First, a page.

There are dozens and dozens of bulb sockets on and under the playfield.
Some are for General Illumination (GI), which means that their bulbs
protrude above the playfield surface. Since these bulbs were
removed for playfield renovation, bits of dirt and flecks of Magic
Eraser have built up in them. Also over the years, corrosion
be seen on the electrical contacts inside the sockets.
from www.pbresource.com. However, after it arrived, I was
disapointed to realize that it only cleans the spring contact in the
middle of the socket, and not the insides of the barrel of the
socket. This is because there is little abrasiveness to the
of the stick, and there are no brushes to polish rust from an irregular
Example of a dirty bulb socket. The inside of the socket has
corrosion, and bits of Magic Eraser can be seen inside of it.
The sockets were cleaned with this modified Dremel tool in the handheld drill attachment for my bench
I looked for round small
brushes made for handheld drills, but could not find any. The
smallest would not fit inside the 1/4" barrel of the bulb
As a result, I decided to modify another tool for the job.
original tool is a 1/8"
Steel End Brush
purchased at Home Depot, which I spread out
ball pattern with a needle nose plier. The result was
excellent. I could use the drill attachment to polish the
and center spring with little effort. After a few minutes,
would both be shiny and rust-free. Before this treatment, I
get the bulbs to light intermittently by wiggling them in the
socket. Afterwards, they would burn slightly brighter, and
without flashing even when wiggled.
Example of a cleaned bulb socket. Although not readily
after buffing with
the steel brush, the inside of the socket and the spring are both
shiny. This is
followed up by a burst of air from a spray can to remove debris.
Using the rotisserie, I
can tip the
playfield vertical to spray the rust and dirt out with my compressed
air can. After cleaning, it can be noticed that the bulbs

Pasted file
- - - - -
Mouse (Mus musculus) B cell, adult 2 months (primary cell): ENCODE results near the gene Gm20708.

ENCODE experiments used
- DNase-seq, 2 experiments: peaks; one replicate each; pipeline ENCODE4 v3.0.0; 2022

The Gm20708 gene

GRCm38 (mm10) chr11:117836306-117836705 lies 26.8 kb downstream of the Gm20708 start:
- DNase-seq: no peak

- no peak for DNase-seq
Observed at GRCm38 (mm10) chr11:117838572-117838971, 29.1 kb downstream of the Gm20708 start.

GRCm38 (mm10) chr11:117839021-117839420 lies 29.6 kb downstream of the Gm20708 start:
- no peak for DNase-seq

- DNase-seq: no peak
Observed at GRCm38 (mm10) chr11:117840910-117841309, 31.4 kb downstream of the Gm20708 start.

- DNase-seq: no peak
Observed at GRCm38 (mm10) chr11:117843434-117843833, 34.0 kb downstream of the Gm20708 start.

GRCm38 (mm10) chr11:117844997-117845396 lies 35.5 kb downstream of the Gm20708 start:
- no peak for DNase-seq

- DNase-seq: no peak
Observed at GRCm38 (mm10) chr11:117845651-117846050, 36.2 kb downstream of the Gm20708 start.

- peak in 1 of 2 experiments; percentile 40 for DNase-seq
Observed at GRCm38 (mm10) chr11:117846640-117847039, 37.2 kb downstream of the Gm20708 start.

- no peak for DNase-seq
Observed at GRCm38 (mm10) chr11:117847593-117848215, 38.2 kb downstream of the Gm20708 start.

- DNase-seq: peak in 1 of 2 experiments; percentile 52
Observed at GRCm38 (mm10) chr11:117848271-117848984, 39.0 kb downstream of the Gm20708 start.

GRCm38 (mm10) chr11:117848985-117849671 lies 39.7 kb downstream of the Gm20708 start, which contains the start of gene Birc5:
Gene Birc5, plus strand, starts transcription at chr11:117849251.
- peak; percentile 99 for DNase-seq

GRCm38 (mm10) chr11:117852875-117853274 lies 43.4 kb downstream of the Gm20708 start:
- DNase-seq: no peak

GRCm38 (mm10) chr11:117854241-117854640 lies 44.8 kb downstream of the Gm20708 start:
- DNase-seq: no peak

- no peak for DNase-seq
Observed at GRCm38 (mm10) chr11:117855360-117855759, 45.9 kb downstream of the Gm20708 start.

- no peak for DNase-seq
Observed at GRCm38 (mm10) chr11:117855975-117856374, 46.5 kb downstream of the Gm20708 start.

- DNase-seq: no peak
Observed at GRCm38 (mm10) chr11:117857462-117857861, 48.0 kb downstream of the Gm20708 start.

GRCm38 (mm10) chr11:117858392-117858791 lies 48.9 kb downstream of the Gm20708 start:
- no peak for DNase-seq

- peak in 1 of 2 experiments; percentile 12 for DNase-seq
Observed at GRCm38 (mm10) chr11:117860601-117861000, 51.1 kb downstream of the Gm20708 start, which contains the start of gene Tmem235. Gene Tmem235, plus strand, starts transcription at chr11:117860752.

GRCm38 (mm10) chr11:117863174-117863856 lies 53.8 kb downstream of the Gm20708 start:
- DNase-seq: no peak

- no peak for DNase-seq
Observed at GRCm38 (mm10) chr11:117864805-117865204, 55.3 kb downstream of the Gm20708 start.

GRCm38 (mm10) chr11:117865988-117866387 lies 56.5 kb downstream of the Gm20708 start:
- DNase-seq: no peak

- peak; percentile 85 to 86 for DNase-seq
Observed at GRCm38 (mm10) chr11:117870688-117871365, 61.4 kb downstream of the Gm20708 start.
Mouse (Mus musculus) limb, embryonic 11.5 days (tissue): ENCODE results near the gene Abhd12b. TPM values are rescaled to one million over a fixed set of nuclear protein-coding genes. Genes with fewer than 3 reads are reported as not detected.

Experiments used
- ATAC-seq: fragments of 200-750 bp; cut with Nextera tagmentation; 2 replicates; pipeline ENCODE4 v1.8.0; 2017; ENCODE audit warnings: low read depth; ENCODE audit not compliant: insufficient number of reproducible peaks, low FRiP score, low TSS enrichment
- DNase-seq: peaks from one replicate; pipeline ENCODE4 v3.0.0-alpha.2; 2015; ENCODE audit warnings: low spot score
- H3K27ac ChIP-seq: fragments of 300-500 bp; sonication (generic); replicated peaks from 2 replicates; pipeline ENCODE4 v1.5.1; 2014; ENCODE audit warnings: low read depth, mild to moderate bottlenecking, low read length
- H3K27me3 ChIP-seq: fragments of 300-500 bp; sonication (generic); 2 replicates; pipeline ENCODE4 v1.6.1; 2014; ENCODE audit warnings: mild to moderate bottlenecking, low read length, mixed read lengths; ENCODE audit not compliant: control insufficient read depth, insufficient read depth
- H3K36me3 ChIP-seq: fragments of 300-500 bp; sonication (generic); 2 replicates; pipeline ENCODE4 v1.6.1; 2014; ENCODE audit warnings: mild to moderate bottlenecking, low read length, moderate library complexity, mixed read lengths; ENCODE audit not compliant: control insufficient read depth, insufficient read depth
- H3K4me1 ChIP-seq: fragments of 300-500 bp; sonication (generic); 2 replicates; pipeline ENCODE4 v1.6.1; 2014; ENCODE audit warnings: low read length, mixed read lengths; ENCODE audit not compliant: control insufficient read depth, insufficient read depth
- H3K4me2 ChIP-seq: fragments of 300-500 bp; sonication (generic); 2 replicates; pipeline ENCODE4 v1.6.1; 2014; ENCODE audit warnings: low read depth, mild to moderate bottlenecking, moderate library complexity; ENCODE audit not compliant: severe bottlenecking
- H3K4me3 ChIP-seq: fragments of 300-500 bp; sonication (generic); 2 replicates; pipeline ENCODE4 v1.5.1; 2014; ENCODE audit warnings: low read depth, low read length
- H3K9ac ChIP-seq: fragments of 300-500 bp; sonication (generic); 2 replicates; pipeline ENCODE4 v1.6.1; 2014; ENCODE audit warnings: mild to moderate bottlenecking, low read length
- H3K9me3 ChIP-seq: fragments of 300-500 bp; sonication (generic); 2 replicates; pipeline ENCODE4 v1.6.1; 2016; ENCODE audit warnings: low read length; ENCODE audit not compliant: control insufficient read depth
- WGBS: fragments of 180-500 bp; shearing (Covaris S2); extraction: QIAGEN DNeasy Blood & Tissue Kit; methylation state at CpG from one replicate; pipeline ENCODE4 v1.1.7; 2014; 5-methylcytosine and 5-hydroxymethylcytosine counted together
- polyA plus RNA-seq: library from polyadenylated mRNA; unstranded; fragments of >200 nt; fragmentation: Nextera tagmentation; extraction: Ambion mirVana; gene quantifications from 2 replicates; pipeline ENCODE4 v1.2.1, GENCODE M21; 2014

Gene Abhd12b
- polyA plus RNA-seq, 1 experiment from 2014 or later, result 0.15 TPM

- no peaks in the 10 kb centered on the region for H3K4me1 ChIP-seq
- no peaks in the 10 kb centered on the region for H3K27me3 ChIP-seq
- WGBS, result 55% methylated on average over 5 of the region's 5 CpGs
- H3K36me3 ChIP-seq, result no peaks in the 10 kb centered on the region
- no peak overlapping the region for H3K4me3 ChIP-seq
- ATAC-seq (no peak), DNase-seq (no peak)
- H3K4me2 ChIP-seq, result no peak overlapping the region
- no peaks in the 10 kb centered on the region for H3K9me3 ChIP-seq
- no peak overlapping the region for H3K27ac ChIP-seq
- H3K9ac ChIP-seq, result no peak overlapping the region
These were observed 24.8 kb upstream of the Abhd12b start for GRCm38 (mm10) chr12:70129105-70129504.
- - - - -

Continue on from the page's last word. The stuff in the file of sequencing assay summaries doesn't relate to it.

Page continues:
brighter, and are not intermittent even when you wiggle them in their
The underside of the playfield during the bulb cleaning
Quite a chore! Note the grey oxidation
on the bulb sockets (cleaned off with the buffing tool), and the dark
bulb glass (washed off with alcohol).
I also swabbed all the inserts as they had a thin layer of
Where convenient, I also wiped the soot
off the bottom of the playfield. The playfield tester
it easy to
identify bad bulbs.
Finishing the clearcoat
After waiting three weeks for the clearcoat to dry, I sanded it with
1000 grit sandpaper, buffed it with my random orbit polisher and some
rubbing compound, polished with Novus 2, and then applied two layers of
The playfield after three weeks of drying. It is shiny, but
smooth. As usual, the freshly painted surface
has speckles of clear that feel rough to the touch.
After sanding, all the sheen is gone, but it is now smooooth.
After buffing with the rubbing compound, the Novus 2 and the paste wax,
the playfield surface is
This was my second
these targets, which are always damaged from years of use.
The first time
around, I used acrylics,
paint rubbed off after a few weeks of play. Also, my accuracy
poor and the results reflected that. After a few weeks of
trying to think of ways to improve the touchup, I settled on printing
circles that were drawn in Visio (which allows precise dimensioning)
onto sticker stock, and
then cutting them as templates. These were then applied to
target. I then handpainted the circles by hand and a